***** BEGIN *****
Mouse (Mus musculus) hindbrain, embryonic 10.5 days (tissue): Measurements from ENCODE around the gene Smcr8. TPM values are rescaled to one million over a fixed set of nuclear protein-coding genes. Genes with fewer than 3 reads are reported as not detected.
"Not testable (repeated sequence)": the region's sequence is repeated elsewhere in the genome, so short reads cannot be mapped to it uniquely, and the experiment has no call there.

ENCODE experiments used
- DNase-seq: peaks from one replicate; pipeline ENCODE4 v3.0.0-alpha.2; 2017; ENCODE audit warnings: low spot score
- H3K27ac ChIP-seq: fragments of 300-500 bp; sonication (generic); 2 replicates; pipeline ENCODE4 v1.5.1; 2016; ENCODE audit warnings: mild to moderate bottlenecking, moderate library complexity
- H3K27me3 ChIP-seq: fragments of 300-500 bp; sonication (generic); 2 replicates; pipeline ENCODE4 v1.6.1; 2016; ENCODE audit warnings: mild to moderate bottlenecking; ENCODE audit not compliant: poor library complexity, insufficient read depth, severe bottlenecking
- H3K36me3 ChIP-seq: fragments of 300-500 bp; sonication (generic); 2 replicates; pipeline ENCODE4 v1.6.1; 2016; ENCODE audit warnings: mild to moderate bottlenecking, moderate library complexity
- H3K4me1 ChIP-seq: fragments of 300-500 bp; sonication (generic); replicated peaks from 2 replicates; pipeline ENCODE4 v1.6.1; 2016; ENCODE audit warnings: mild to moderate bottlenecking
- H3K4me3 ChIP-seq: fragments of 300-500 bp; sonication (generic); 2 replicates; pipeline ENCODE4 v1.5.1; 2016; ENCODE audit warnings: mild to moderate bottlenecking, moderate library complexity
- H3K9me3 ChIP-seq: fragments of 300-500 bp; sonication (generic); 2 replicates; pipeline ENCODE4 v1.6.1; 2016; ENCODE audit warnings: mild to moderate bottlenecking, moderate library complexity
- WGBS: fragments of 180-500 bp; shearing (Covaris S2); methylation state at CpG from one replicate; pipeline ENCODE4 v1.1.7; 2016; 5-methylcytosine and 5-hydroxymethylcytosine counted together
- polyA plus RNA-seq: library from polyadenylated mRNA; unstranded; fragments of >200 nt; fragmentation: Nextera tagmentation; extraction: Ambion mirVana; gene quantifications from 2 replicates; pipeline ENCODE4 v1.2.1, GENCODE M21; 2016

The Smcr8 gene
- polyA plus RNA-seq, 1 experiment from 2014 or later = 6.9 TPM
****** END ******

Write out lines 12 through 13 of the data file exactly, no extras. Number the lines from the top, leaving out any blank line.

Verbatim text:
- polyA plus RNA-seq: library from polyadenylated mRNA; unstranded; fragments of >200 nt; fragmentation: Nextera tagmentation; extraction: Ambion mirVana; gene quantifications from 2 replicates; pipeline ENCODE4 v1.2.1, GENCODE M21; 2016

The Smcr8 gene